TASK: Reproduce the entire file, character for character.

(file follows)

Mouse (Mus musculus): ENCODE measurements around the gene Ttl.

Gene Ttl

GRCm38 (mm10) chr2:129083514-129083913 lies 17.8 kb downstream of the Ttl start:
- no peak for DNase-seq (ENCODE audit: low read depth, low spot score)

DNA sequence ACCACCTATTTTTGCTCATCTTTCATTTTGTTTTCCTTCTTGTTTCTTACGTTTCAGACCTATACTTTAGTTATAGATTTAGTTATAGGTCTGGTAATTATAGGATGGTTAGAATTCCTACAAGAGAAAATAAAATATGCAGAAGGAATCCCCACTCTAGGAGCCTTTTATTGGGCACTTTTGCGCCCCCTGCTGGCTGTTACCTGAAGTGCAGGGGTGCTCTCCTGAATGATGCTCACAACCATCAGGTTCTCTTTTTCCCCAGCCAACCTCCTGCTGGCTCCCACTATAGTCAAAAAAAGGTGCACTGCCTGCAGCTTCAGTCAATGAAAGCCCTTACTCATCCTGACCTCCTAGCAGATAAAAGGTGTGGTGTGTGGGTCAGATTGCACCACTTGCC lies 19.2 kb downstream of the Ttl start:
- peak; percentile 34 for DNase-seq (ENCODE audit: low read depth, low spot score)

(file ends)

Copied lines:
Mouse (Mus musculus): ENCODE measurements around the gene Ttl.

Gene Ttl

GRCm38 (mm10) chr2:129083514-129083913 lies 17.8 kb downstream of the Ttl start:
- no peak for DNase-seq (ENCODE audit: low read depth, low spot score)

DNA sequence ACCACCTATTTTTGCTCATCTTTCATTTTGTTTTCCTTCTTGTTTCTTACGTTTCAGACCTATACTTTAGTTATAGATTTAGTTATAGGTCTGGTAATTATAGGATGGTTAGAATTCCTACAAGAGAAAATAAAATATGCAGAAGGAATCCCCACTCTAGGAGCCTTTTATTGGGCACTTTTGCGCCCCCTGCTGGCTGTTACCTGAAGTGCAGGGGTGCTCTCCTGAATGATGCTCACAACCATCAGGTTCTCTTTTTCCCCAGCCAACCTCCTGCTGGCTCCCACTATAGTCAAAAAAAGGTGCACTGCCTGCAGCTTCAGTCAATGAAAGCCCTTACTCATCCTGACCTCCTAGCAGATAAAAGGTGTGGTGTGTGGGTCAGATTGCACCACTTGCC lies 19.2 kb downstream of the Ttl start:
- peak; percentile 34 for DNase-seq (ENCODE audit: low read depth, low spot score)